The World's Largest Carbon Storehouse

Jan 16, 2017 By Nupur V, Writer Intern
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Scientists have discovered a huge pool of carbon in a central African peat swamp that nobody knew about before!

The Cuvette Centrale peatlands in the central Congo basin is believed to be the world’s largest peatland system and the region’s most important carbon sink. Carbon sinks are forests, oceans, or other natural locations that have the ability to absorb carbon from the atmosphere. 

The peat contains slowly decaying plants, or vegetation, that have been accumulating for over 10,000 years. The vegetation is a natural storehouse of carbon, which it takes in from the atmosphere. This particular peatland stores about 30 billion metric tons of carbon— almost equal to 20 years’ worth of U.S. fossil fuel emissions!

In order to map out this peatland, satellites were used to take pictures and determine the area of the peat, which is 55,000 square miles.

What Are Peat Swamp Forests?

Peat swamp forests are tropical forests in which the soil is filled with water, which stops dead leaves and wood from completely decomposing or rotting. Over time, this process creates a high level of peat— accumulated dead vegetation that acts as a huge carbon sink, absorbing carbon from the atmosphere.  Swamp forests like these are usually found in cooler parts of the world like northern Russia, Europe, and Canada, as well as in some tropical regions.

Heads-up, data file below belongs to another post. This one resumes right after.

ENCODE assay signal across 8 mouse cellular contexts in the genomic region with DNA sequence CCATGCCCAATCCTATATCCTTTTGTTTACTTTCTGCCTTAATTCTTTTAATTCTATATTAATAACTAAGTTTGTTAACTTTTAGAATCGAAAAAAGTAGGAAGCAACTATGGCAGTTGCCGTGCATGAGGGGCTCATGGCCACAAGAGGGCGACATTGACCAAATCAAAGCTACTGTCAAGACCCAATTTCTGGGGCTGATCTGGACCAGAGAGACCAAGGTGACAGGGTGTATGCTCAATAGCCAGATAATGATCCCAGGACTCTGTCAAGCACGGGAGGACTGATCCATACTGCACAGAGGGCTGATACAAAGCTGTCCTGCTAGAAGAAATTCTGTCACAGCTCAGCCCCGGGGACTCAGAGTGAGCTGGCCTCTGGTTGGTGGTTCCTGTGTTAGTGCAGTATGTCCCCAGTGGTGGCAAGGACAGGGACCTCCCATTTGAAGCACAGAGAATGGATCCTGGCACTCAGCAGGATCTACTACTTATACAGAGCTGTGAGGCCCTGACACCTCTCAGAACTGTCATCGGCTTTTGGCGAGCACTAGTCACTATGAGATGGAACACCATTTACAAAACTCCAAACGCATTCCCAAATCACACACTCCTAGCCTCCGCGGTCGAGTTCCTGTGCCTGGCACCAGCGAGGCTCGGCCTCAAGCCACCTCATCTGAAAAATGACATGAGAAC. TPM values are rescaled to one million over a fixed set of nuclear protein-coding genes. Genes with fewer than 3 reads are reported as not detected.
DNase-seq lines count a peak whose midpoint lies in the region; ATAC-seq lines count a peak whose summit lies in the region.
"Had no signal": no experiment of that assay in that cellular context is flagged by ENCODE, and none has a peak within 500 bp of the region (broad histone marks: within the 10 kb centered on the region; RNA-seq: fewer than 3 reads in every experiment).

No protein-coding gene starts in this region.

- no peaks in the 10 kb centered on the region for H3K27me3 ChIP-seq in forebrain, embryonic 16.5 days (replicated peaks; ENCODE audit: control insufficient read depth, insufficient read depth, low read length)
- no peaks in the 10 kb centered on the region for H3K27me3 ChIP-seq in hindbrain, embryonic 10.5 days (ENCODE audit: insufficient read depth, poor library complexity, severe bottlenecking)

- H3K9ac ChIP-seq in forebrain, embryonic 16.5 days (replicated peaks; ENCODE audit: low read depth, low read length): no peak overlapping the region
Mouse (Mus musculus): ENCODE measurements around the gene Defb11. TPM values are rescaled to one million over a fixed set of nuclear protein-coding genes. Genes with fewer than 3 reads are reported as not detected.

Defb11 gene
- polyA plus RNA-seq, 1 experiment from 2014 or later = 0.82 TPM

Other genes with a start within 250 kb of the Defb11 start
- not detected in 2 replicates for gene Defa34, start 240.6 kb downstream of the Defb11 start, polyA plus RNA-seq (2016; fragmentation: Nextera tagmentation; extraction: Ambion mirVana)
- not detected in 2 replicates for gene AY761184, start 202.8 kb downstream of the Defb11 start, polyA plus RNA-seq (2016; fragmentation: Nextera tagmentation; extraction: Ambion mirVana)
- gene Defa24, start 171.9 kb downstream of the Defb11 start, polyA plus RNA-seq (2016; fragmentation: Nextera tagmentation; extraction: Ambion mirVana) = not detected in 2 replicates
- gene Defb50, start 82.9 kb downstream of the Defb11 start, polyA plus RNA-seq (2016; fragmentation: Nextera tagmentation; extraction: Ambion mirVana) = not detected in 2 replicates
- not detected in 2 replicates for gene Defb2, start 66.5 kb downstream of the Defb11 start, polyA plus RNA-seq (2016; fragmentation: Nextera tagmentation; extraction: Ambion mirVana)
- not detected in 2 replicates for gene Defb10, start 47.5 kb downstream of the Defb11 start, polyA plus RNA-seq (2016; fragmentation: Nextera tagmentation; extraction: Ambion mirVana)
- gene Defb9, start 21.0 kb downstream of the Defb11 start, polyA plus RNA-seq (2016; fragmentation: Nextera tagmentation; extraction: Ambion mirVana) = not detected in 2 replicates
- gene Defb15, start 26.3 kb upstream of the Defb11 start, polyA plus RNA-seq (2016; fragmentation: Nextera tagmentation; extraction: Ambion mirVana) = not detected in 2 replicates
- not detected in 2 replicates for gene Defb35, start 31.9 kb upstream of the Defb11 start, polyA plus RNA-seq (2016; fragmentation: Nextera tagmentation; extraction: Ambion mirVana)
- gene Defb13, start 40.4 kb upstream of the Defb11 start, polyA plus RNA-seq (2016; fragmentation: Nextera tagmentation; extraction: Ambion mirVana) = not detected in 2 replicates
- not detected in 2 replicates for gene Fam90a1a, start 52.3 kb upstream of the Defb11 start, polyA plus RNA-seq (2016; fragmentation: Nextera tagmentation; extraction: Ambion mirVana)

Peatlands are divided into two types- bogs and fens. Bogs are peatlands that run on rainfall- most of the water in bogs comes from rain. Fens, on the other hand, run on groundwater and moving water supply, like rivers.

What Makes Peatlands So Unique?

Peatlands are unique and extremely important because several endangered species of both plants and animals live and depend on peatlands as a habitat. Unfortunately, peatlands are threatened in several different ways, some of which include overgrazing, repeated burning and extracting peat for fuel using mechanized devices.

A recent forest biodiversity study found that about 45% of mammals and 33% of birds living in peat habitats are either threatened or endangered.  An important example of this is the highly endangered Sumatran tiger, which is found all over the peat swamps in Asia. The fish found in peat swamps are also very unique and include the smallest fish in the world. Adding to this, one out of ten plants found in peatlands are not found anywhere else in the world.

Why Do These Forests Need Protection?

The amount of carbon stored in 2.4 acres of a peat forest ranges from 1000 metric tons to 7500 metric tons! Carbon is an extremely important element because it is a part of both living and non-living things. Plants take in carbon from the air in the form of carbon dioxide, which is used for photosynthesis. Peat swamps are huge carbon sinks- which mean they absorb huge amounts of carbon (greenhouse gases) that if released, would worsen global warming.

Peat swamp forests are also important for humans that live near them because they provide food, water, timber sources, and fuel. During floods, these forests absorb extra water and prevent areas where people live from flooding. And during the dry season, they release the extra water. Due to climate change, this pattern of water absorption and release is changing, which makes the protection of this ecosystem even more necessary.